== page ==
CARACAS (AFP) - Colombia's government launched peace negotiations on Wednesday (March 30) with the country's second-biggest guerrilla group, setting its sights on a total end to a bloody half-century conflict.
Bogota hopes the talks with the National Liberation Army (ELN) will bring it on board alongside Colombia's biggest rebel force, the Revolutionary Armed Forces of Colombia (FARC), in a bid to end what is seen as the last major armed confrontation in the West.
"If we achieve peace, it will be the end of the guerrillas in Colombia and therefore in Latin America," said President Juan Manuel Santos.
His chief negotiator Frank Pearl and ELN commander Antonio Garcia announced the decision in a joint statement earlier after meeting in the Venezuelan capital, Caracas.
The government and ELN "have agreed to set up public talks... in order to sign a final accord to end the armed conflict and agree on changes in search of peace and equity," they said.
The ELN is a leftist group like the FARC, but they have fought as rivals for territory in a many-sided conflict that started as a peasant uprising in 1964.
While the FARC has observed a ceasefire since last year as its own peace talks have advanced, the ELN has continued attacks. Indeed, government data show the ELN alone has been to blame for 28 percent of recent attacks on civilians in Colombia.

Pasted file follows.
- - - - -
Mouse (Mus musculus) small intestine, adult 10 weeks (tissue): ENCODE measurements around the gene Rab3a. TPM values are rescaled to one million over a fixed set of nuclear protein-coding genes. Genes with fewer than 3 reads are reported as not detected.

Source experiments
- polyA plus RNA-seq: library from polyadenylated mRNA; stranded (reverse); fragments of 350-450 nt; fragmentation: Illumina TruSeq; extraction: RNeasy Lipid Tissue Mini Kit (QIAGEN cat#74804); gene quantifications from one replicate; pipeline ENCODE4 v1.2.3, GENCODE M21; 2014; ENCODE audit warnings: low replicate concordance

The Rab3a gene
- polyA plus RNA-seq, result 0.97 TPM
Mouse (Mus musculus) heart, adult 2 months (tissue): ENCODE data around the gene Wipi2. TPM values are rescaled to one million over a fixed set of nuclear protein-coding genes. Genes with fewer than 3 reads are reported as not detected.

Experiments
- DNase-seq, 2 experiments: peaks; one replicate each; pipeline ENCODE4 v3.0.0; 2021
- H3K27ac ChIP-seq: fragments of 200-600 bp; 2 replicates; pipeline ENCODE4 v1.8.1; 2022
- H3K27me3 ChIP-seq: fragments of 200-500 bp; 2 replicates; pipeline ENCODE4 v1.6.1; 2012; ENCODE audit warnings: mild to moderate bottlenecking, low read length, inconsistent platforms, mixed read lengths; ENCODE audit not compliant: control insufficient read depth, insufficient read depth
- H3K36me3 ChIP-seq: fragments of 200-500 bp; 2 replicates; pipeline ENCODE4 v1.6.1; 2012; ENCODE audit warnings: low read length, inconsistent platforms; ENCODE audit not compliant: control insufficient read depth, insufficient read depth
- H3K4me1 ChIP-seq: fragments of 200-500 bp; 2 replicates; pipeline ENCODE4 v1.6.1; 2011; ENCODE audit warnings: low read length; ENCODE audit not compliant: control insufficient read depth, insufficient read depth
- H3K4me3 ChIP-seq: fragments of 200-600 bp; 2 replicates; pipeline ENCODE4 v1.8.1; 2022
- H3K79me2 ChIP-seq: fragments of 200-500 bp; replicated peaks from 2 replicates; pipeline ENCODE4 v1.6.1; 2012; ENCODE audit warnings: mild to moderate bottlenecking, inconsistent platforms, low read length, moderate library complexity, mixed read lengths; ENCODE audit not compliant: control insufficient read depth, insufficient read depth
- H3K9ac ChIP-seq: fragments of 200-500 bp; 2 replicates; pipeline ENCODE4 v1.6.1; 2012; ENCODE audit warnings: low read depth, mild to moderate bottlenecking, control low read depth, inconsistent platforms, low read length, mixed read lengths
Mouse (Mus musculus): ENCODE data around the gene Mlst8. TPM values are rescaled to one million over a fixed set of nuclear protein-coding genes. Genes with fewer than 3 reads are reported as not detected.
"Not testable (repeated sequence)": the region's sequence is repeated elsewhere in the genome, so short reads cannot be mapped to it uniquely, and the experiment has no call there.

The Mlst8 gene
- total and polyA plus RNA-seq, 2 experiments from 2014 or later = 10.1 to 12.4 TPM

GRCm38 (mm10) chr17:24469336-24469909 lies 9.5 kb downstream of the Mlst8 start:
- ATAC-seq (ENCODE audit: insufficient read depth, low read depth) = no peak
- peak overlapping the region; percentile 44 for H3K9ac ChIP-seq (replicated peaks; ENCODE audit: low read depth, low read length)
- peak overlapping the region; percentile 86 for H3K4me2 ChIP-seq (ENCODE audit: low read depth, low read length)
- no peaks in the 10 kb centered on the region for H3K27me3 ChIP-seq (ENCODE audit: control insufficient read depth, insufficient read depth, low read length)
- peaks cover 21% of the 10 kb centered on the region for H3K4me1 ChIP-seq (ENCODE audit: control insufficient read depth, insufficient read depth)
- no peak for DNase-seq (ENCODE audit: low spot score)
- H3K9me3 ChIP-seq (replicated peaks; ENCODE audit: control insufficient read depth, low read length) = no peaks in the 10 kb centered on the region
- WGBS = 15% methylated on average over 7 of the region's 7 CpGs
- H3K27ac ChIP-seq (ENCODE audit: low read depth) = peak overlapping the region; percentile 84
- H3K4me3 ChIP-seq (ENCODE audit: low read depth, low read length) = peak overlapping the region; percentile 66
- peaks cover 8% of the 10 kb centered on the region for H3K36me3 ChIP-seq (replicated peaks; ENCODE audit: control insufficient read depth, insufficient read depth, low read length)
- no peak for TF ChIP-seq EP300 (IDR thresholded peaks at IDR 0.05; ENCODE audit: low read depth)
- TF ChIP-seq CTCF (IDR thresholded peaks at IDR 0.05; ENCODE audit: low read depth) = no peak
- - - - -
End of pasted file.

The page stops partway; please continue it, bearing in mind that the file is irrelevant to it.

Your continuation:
Accords bringing in the government and the FARC and ELN would establish peace between the main remaining players in the conflict, which over the decades has drawn in right- and left-wing guerrillas, government troops and drug trafficking gangs.
"A peace process with the ELN means that Colombia now has the opportunity to end completely the 52 years of armed conflict with both guerrilla groups," said Kyle Johnson, an analyst at the International Crisis Group.
The government and ELN said six other countries will act as guarantors of the peace process: Brazil, Chile, Cuba, Ecuador, Norway and Venezuela.
In a Twitter message the FARC's chief negotiator Ivan Marquez called it "a historic moment for Colombia."
South American regional bloc UNASUR said in a statement the new negotiations were the "missing piece" of the peace drive. Cuba and Venezuela were among countries that hailed the breakthrough.
Santos's government has been holding talks in Havana with the FARC since 2012.
They had aimed to sign a peace agreement on March 23 but that deadline passed with no deal as key issues have not yet been resolved, including disarmament.
The negotiations with the ELN "are of a very different nature from the Havana process because the ELN and the FARC are very different organisations," Santos said in a speech in Colombia after Wednesday's announcement.
"But the end of the conflict is one and the same," he added.
He said any deal with the ELN would be subject to the same measures due to be approved under any agreement with the FARC.
Those include ceasefire procedures and the setting up of a special tribunal for hearing cases linked to the conflict.
The grinding territorial standoff has killed more than 260,000 people, uprooted 6.6 million people and left a further 45,000 missing.
Inspired by the Cuban revolution, the ELN was founded in 1964, the same year as the FARC.
Officials estimate the ELN currently has some 1,500 members and the FARC about 7,000.
One Colombian government source who asked not to be named said the ELN's lack of a top-down command structure "has made negotiations for a roadmap more complex."
As the talks with the FARC have advanced, tensions have remained high with the ELN, which unlike the FARC has not declared a ceasefire.
The ELN recently released two hostages, a Colombian soldier and a politician.